Monday, 13 August 2012

Junky by William S. Burroughs (3.5/5)

The back says: Before Trainspotting, there was Junky: the original, first-hand account of heroin addiction which outraged the ‘50s America and influenced generations to come.

William Burroughs, legendary drug addict, founder member of the Beats and author of Naked Lunch, relates with unflinching realism the highs and lows of maintaining smack, from initial heroin bliss to dependency, the horrors of cold turkey and back again.

I say: I find it quite telling that a few pages in I started wondering how many times the word ‘junk’ was used in this novel. It’s telling because, to me, it means that I am focussing more on the way things are being told rather than what is being told – which is never a good thing.

I’ve read quite a few books about addicts from different perspectives and walks of life, so there was nothing new or shocking in this novel. In fact, I found it all to be rather straightforward, and seeing that it’s a semi-autobiographical work, it confirms what I’ve known for quite some time; that Burroughs has lived and done a lot. As it says in the prologue:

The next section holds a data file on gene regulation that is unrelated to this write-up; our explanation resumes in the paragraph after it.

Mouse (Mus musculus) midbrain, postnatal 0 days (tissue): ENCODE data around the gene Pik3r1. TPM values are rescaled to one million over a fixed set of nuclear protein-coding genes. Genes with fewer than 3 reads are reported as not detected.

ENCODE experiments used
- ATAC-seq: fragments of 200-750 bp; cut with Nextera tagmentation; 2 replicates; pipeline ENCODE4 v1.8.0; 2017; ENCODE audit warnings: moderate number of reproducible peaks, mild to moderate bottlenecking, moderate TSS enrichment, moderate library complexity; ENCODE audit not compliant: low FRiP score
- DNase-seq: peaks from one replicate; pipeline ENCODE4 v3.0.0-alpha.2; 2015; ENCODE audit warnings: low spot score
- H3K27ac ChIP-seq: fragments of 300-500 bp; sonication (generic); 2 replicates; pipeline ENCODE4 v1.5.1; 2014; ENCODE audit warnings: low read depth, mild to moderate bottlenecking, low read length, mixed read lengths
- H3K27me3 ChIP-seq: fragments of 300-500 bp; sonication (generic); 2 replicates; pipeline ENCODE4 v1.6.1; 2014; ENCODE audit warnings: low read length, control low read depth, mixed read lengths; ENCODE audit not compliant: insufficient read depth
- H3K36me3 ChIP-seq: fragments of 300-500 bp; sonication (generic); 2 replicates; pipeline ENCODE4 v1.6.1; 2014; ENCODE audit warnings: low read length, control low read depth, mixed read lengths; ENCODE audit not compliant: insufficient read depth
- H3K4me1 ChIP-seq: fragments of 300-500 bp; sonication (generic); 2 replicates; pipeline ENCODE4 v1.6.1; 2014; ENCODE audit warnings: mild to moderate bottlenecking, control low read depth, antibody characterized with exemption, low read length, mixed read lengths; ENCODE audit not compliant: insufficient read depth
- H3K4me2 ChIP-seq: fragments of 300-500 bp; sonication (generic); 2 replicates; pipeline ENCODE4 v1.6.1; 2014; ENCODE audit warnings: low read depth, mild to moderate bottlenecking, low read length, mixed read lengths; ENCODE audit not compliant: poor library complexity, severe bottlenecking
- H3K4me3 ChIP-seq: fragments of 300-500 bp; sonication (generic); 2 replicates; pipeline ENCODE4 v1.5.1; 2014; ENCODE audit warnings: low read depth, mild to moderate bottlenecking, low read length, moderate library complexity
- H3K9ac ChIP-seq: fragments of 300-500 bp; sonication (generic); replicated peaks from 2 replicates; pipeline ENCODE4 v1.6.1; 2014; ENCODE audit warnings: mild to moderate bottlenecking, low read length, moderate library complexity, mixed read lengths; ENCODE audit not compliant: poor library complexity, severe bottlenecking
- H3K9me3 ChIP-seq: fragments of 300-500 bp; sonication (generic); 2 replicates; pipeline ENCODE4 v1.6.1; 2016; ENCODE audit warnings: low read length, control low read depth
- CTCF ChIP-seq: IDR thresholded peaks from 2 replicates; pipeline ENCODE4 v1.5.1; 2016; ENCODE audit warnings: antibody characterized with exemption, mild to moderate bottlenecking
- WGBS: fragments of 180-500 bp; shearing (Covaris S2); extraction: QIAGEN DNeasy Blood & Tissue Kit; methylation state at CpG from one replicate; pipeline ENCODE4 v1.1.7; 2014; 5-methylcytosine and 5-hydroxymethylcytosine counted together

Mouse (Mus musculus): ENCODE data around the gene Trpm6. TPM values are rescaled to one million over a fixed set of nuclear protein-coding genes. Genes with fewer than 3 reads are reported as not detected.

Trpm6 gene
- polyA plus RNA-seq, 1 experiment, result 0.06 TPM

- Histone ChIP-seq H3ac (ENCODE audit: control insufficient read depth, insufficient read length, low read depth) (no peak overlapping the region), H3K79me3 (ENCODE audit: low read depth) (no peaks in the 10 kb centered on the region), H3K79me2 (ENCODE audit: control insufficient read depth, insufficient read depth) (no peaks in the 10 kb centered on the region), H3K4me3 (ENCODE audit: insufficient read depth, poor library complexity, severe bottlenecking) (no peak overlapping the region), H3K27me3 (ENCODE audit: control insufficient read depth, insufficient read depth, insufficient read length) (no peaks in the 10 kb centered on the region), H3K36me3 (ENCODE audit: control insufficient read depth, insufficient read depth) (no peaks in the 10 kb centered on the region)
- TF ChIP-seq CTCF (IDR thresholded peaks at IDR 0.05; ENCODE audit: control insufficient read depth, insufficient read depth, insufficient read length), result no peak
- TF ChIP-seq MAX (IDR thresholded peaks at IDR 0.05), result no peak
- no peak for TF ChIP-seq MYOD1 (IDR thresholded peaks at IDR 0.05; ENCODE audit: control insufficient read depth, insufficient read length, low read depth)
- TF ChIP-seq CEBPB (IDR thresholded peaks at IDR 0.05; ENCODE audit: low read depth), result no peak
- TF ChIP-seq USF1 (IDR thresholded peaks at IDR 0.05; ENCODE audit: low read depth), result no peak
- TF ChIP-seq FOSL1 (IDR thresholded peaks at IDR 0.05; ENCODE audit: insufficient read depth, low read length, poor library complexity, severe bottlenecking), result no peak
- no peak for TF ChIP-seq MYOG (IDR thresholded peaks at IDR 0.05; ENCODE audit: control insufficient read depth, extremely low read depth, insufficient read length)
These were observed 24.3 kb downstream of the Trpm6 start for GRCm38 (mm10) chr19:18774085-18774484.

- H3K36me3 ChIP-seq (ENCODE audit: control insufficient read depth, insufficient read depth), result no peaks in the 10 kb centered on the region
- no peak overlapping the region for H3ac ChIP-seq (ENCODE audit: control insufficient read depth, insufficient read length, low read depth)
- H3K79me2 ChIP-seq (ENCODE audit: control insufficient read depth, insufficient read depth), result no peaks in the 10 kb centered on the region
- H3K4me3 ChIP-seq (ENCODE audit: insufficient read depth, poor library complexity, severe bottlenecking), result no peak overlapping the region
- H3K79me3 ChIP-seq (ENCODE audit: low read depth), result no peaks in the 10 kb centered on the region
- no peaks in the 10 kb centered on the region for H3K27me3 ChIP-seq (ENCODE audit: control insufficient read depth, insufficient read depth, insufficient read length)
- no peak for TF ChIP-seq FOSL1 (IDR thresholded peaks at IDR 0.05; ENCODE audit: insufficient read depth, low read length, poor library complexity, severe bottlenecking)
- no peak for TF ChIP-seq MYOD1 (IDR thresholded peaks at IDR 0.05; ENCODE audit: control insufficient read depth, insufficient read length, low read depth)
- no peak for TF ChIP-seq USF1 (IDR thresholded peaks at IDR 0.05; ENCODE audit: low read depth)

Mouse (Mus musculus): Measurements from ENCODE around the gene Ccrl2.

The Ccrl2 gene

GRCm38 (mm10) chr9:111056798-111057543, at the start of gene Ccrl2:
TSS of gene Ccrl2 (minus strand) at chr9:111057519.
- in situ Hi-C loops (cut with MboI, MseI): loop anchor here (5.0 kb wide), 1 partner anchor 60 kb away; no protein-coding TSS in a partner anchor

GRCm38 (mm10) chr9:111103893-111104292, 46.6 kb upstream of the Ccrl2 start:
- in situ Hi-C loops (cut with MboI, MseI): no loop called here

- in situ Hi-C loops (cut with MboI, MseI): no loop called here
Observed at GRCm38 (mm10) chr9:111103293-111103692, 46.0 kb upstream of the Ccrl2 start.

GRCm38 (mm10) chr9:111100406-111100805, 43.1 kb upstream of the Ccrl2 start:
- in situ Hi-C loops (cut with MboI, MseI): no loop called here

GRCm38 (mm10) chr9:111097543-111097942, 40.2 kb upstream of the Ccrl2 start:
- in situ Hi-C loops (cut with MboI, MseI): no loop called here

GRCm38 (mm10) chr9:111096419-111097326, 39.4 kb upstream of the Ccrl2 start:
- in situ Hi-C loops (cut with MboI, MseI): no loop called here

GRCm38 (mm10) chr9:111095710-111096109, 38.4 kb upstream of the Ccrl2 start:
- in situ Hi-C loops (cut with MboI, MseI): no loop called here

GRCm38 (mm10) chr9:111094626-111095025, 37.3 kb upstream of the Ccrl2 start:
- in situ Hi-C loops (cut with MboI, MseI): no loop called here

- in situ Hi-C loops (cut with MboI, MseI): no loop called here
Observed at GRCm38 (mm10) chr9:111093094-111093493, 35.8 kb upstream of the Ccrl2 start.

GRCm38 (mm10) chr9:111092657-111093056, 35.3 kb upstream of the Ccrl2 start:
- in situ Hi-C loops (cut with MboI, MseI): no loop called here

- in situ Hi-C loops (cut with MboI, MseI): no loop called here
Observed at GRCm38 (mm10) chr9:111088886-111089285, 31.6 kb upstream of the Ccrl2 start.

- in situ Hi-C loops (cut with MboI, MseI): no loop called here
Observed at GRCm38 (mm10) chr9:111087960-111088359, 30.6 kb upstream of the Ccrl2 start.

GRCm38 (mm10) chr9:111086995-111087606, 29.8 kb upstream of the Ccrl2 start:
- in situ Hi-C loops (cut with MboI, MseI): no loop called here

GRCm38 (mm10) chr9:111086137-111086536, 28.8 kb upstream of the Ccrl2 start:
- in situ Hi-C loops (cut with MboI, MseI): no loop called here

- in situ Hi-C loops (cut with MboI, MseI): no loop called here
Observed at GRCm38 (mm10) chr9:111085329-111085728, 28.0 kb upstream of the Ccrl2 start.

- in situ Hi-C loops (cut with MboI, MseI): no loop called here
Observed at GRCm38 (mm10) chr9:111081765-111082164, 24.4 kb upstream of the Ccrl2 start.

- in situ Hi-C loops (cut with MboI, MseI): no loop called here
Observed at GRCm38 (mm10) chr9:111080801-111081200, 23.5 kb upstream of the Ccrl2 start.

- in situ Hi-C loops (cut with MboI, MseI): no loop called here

“You don’t wake up one morning and decide to be a drug addict. It takes at least three months’ shooting twice a day to get any habit at all. And you don’t really know what junk sickness is until you have had several habits. It took me almost six months to get my first habit, and the withdrawal symptoms were mild. I think it no exaggeration to say it takes about a year and several hundred injections to make an addict.” – xv

I am not going to discuss that quote in depth because that would be deflecting from the review. However, I do think that it’s quite telling how the protagonist, Bill, thinks of his habit; as something definite; a life sentence. He tries to get off the junk several times, for different reasons, and manages it as well, but always winds up back on it.

“An addict may be ten years off the junk, but he can get a new habit in less than a week [...].” – p 116

It’s a dismal way of thinking, a dismal way of life, and in consequence a rather dismal novel.

The reason I’m giving this a 3.5/5 is because Burroughs does a great job of describing the withdrawals and the sickness, the desperation to either try to stay clean or find another shot. We are brought into this world of drugs that feels authentic and not full of merely degenerates, but intelligent people hustling their way through – or is it towards – their addiction. As far as books about addiction go, this does what it says on the tin, but not much more than that.



*This is my twenty-third entry in The Classic Bribe Challenge (which is an additional incentive for me to work on my Classics Challenge that’s been going on for a tad too long).

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